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Thursday, 4 August 2011

The 2011 Greek cabbies' strike (Απεργία ταξί)

UPDATE: The strike ended on Friday, 5th August, 3pm. 

 My husband is in the third week of strike action taken by his professional group, the Greek cabbies. During this period, he was on airport duty almost daily, directing tourists to the buses that would take them into the town, ensuring that the strike was not broken (cabbies were only allowed to accept work without money), and making sure that freelancing moonlighters were not hijacking the trade (a good number were caught making a quick buck). This strike action is unprecedented in that it is the longest lasting strike in the history of the Greek taxi drivers' profession. During this time, some tourists questioned him about the strike and what he thought of the chaos it caused. 

Isn't a bad time for you to be striking?
Yes, it is. As a cabbie working in a Greek summer resort town, I make money in the summer, so these three weeks, which have come at the busiest time in the year for me, have cost me a similar amount of money as I would have made in January and February put together. But this strike couldn't have been delayed. since the Minister of Infrastructure and Transport (MIT) decided to announce the changes now, in the middle of the season, so we've had to go on strike at this time.

What exactly are you striking for?
The present MIT (Yianis Ragousis) overturned a decision by the former MIT (Dimitris Repas), and the changes he has decided to bring about in the profession of the Greek cabbie would in effect spell the death knell for most cabbies. Repas deregulated the Greek taxi industry a year ago, but he placed a ceiling on the number of cabs each area will have. His idea was that the Greek taxi industry will follow other European states' laws on the number of taxi licences issued in an area, which is usually about 1 cab per 1000 inhabitants. After the cabinet was reshuffled, Ragousis took his place and overturned Repas' decision by allowing free reign on the number of licences issued in an area, with no cap, completely disregarding his predecessor and other European states' laws already in force. If the industry is saturated, then there won't be enough work for all of us working in it, let alone the loss in the value of the licence, which most people working in the industry have paid for dearly.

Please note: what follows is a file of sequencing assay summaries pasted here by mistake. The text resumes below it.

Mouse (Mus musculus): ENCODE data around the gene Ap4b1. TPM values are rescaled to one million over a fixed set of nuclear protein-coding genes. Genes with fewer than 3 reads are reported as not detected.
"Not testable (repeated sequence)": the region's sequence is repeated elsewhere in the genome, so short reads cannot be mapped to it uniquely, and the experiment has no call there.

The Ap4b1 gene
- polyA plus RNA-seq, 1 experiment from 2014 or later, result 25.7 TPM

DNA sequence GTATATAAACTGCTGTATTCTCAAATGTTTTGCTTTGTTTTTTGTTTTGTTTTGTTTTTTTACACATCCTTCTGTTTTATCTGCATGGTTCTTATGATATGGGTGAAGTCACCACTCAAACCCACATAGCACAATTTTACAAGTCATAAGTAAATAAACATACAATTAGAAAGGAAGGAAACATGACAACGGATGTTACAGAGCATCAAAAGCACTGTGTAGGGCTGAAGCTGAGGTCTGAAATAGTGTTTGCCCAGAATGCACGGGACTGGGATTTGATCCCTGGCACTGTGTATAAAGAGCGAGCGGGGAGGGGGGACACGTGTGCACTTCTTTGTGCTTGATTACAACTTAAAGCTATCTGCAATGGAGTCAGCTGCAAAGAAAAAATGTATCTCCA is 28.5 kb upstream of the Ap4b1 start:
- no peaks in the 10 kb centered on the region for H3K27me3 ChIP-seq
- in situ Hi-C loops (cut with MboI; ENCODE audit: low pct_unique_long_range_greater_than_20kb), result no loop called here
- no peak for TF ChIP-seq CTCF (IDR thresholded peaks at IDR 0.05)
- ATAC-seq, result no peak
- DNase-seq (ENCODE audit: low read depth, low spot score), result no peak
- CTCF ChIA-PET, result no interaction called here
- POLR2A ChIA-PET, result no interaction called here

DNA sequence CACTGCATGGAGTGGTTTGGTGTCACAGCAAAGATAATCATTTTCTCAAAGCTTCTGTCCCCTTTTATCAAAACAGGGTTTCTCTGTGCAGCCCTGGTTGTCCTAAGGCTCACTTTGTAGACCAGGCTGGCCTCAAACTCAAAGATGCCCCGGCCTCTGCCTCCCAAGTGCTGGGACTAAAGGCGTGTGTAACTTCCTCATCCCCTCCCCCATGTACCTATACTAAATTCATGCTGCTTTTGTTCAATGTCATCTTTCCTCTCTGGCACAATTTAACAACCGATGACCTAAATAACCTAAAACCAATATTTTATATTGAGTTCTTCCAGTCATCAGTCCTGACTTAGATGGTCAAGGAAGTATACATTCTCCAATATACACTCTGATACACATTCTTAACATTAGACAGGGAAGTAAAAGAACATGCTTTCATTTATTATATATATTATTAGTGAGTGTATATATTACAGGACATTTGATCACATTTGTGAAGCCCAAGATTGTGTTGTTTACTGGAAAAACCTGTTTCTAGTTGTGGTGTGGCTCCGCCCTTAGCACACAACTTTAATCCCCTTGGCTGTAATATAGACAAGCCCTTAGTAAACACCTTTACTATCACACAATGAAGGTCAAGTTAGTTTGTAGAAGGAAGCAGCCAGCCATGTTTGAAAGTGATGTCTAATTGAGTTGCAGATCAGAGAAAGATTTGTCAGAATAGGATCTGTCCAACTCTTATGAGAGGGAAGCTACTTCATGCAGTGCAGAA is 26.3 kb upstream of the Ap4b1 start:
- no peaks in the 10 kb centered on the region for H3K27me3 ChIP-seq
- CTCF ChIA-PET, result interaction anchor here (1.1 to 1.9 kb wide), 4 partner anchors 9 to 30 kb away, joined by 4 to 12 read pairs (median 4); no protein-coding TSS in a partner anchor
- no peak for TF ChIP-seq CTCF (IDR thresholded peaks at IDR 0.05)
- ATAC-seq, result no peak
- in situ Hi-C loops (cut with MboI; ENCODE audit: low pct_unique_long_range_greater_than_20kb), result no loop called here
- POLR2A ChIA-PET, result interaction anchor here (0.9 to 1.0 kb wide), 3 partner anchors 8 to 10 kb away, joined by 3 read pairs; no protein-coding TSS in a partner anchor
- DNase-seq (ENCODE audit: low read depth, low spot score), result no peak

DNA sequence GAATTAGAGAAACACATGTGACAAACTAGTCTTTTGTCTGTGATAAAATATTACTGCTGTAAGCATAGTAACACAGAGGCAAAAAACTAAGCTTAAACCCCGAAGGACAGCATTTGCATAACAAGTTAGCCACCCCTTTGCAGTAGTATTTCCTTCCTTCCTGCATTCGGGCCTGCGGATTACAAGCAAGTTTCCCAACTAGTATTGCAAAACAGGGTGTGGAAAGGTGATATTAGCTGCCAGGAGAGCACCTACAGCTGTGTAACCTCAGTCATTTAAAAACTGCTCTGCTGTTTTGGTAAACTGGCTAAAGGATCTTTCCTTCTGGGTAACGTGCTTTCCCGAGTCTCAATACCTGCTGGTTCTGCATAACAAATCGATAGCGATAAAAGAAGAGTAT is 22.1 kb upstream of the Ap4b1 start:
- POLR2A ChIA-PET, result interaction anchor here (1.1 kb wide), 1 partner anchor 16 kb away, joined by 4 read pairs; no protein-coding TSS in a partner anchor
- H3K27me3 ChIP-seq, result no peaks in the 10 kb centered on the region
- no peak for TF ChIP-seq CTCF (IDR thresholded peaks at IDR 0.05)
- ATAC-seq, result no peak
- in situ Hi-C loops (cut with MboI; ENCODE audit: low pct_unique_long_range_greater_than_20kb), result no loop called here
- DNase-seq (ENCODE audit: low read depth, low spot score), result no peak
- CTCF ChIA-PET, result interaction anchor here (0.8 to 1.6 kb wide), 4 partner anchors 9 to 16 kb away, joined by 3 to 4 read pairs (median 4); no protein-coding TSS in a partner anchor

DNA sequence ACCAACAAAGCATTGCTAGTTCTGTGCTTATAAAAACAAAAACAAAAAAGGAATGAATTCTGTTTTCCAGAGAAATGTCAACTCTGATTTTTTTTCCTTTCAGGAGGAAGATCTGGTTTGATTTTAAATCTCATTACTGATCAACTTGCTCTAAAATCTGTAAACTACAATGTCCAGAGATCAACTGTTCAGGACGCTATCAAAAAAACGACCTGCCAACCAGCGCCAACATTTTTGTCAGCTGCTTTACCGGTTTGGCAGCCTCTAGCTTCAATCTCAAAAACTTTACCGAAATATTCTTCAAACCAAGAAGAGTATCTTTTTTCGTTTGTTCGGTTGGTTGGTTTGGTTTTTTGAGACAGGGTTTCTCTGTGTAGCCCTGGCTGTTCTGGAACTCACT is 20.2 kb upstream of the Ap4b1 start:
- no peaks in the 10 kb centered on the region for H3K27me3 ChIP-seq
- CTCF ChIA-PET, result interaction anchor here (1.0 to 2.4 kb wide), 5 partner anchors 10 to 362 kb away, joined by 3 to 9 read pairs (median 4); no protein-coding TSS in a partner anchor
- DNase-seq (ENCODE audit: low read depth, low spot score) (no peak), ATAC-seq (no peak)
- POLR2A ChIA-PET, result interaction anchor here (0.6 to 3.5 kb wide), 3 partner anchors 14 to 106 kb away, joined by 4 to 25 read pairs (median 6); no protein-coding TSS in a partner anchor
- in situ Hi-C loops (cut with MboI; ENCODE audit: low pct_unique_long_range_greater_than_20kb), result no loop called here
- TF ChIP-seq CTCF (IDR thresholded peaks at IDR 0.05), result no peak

Why are cabbies against deregulation? Isn't it the way things are going in a country like Greece which has serious economic problems?